*brushes off the dust*
Last weekend, I went to METATOPIA, a game designers' convention in Morristown, New Jersey. The convention has a simple, and wonderful, premise: designers show up with their games-in-progress; they show these games off to players and other designers; they get feedback.
I got a lot of very, very good feedback this weekend, both for games that I have been working on for quite a while, as well as for new games that are barely alpha-stage prototypes.
Many of my playtesters, as mentioned above, are game developers themselves, and these sorts of people come to the table with innate skills and insights that make their commentary both direct and valuable. To wit: they have played and made enough games so that they can look at yours and, without too much muss or fuss, cut to the heart of rules decisions and descriptions that you, who are too close to your project, didn't even know you were having trouble with!
Here's the big example from the weekend.
I brought the mid-beta rule book for A Distant Galaxy, my new role-playing game. This game uses the Traits System (featured in Boldly Go!), although the system is tweaked a bit for more Star Wars-y play. Vehicles are smaller and rustier. There are robots instead of synthoids. You can attune to the Source and wield the powers that were once the purview of the Solar Knights. And so on.
I knew that running A Distant Galaxy at METATOPIA was going to be a little tricky. There's a bit more crunch to it than there is in Boldly Go!, mostly having to do with the acquisition of money and stuff. I spent a long time creating equipment lists, a rudimentary trading system, some quick rules for vehicle design, and so on. I knew that buying stuff was a not-insignificant part of character creation, and I knew that I wanted to have my players go through character creation so that they could get a feel for the system. The problem, as I saw it, was that METATOPIA's game slots are only two hours long.
"Right," I said to myself. "Having them design vehicles is probably the most important part of the Equipment section, so I want them to test that. The rest of it I can just handwave. I'll tell them to pick some things and then they can be on their way."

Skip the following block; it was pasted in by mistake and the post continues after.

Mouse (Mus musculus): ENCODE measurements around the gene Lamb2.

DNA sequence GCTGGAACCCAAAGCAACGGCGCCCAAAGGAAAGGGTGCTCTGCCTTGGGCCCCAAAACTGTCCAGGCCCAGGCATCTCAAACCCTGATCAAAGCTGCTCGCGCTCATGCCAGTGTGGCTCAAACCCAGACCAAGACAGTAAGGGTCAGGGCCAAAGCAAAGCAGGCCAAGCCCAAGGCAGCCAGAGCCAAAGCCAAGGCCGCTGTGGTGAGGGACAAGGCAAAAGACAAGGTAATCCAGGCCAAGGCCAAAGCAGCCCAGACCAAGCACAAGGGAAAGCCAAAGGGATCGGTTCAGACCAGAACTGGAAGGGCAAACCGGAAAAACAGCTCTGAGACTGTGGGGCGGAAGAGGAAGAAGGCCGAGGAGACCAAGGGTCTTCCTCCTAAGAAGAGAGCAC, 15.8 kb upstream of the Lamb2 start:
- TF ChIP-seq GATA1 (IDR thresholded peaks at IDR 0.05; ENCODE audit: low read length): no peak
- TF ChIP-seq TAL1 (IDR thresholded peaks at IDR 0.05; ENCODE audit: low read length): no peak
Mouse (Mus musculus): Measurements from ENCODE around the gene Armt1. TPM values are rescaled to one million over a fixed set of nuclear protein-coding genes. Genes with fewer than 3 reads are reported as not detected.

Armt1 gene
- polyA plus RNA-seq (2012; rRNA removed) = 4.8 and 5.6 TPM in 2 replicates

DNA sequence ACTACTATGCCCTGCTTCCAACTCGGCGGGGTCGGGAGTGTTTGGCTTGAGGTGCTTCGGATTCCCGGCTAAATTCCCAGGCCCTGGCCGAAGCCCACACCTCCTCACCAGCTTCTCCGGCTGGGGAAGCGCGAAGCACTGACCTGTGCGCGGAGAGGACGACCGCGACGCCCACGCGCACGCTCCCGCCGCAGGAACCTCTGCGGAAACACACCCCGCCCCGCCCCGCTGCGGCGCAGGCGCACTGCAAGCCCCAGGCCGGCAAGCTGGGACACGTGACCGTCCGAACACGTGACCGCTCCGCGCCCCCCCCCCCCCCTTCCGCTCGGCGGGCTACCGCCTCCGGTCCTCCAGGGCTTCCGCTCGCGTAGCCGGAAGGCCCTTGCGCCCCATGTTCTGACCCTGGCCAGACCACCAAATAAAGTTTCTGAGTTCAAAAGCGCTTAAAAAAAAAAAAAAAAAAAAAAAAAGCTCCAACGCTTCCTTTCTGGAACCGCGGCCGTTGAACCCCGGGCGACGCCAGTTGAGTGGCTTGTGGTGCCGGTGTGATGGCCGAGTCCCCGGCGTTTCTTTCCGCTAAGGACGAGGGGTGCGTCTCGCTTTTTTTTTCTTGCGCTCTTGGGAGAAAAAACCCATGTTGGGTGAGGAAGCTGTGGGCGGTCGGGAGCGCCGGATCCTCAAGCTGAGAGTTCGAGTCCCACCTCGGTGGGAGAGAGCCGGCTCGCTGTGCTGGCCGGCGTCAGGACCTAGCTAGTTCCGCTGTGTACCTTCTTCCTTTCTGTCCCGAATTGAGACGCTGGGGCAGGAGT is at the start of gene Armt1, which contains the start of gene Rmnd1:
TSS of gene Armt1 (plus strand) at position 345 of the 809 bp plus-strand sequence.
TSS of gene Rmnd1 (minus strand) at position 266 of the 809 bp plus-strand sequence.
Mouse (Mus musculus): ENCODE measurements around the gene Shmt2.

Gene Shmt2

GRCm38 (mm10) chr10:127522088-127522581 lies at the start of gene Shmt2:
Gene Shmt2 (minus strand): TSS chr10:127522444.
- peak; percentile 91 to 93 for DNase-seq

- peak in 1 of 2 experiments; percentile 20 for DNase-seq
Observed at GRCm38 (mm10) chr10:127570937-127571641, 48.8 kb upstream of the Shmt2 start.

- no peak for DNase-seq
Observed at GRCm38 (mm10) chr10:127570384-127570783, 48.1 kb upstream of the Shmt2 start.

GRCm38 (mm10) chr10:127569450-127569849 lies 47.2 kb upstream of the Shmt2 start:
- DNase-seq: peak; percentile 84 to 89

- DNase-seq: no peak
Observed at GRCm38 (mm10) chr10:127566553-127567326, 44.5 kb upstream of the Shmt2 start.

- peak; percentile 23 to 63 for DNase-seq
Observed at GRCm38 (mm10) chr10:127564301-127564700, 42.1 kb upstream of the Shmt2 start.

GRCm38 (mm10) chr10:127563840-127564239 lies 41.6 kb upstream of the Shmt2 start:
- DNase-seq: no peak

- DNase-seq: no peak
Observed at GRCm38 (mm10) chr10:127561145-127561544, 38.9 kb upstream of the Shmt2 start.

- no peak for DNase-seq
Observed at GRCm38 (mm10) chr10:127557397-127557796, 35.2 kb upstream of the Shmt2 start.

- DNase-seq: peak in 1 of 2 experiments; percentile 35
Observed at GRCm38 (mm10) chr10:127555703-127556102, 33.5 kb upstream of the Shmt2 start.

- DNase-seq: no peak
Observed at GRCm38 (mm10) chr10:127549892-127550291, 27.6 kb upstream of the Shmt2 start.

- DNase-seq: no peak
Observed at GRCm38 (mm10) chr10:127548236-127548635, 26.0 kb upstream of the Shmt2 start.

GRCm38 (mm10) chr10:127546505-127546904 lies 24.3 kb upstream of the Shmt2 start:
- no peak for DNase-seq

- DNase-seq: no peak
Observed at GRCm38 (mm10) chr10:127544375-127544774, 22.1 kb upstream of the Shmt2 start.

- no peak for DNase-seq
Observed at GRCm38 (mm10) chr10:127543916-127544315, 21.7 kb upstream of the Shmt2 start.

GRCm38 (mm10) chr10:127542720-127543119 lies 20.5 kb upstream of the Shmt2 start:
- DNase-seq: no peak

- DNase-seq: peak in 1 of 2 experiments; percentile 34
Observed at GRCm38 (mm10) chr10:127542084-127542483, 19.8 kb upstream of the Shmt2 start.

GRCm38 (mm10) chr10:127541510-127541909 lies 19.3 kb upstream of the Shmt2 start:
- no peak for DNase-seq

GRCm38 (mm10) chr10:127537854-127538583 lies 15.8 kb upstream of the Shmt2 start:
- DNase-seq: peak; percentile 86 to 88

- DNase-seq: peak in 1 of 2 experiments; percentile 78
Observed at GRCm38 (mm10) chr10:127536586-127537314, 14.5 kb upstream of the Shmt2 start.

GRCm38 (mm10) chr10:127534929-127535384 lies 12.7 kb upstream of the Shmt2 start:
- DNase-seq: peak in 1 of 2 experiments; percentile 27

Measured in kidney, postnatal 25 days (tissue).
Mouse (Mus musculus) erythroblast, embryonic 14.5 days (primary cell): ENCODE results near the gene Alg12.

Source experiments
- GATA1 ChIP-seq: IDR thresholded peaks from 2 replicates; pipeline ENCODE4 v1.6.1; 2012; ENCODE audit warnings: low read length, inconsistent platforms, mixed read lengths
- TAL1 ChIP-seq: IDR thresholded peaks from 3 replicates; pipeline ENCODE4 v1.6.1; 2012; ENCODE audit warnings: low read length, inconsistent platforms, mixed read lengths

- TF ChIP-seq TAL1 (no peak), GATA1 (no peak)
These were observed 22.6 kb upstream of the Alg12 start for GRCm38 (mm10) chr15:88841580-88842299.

That was not exactly how I phrased it when I was describing the process at the table, however.
See, the thing is that I hate making lists. As a game designer, I've gotten pretty good at doing them in a pinch, but they are the least appealing aspect of the design process for me. Skill lists? Spell lists? Monster lists? Augh! Many of the innovations in the Traits System were created solely so that I could circumvent the dull prospect of listing things as much as possible.
Because of that, I started my explanation of how we were mostly going to skip the Equipment part of character creation with the following:
"Okay, so, since equipment lists are boring and tedious, and since too much shopping will cut into the play time, I'm going to suggest that you just skip..."
At this point one of my players looked at me and said, "hang on. If you think equipment lists are boring or tedious, then why do you have them in your game?"
Based on that comment, and on other comments received at the playtest, I have decided to revise the Equipment section of A Distant Galaxy (and, likely, every other iteration of the Traits System that requires the players to pick equipment). Here's what I'm doing.
THE OLD WAY
- There's a list of a lot of different items.
- They all cost money.
- You get a couple of items to start, based on your background.
- You get some money to start.
- You buy the rest of your items with that money.
THE NEW WAY
The new way is very similar to the old way, except.
- The item lists are simplified.
- You start with money and some items.
- You also start with equipment picks in various categories. For instance, Pilots get 6 picks under the Transport list.
- Players also get Free picks, which can be used to buy equipment in the General lists.
- Instead of spending cash, players use their picks to get items.
- You want a ray gun? That's 2 Weapon picks.
- You want a bigger ray gun? That's 3.
- You don't actually spend your cash on your equipment. That just rattles around in your pocket until you need it during the game.
- During the game, items cost roughly an amount of money equal to 10^X, where X is the number of picks.
- That small ray gun is 100 credits. The bigger one is 1,000.
I know that this seems like functionally the same thing, but it feels a lot smoother and faster to me. Figuring out how to divide up your 10 picks to buy Equipment seems a lot easier than finding out you have 2,921 credits and then mathing all of your purchases. Smaller numbers and smaller lists, as well as players being sent to specific lists based on their backgrounds, means a much faster equipment loadout stage, which means everyone can start playing a lot faster.
Although, who knows, maybe it is functionally the same thing, and my writer brain is just confounded by any number larger than 20.
The important thing is that a player noticed something in the system that didn't work for me and pointed it out to me. As a result, I made a new system that I feel is more elegant and more in tune with the game system as a whole.
The moral of this story is: Listen to your playtesters!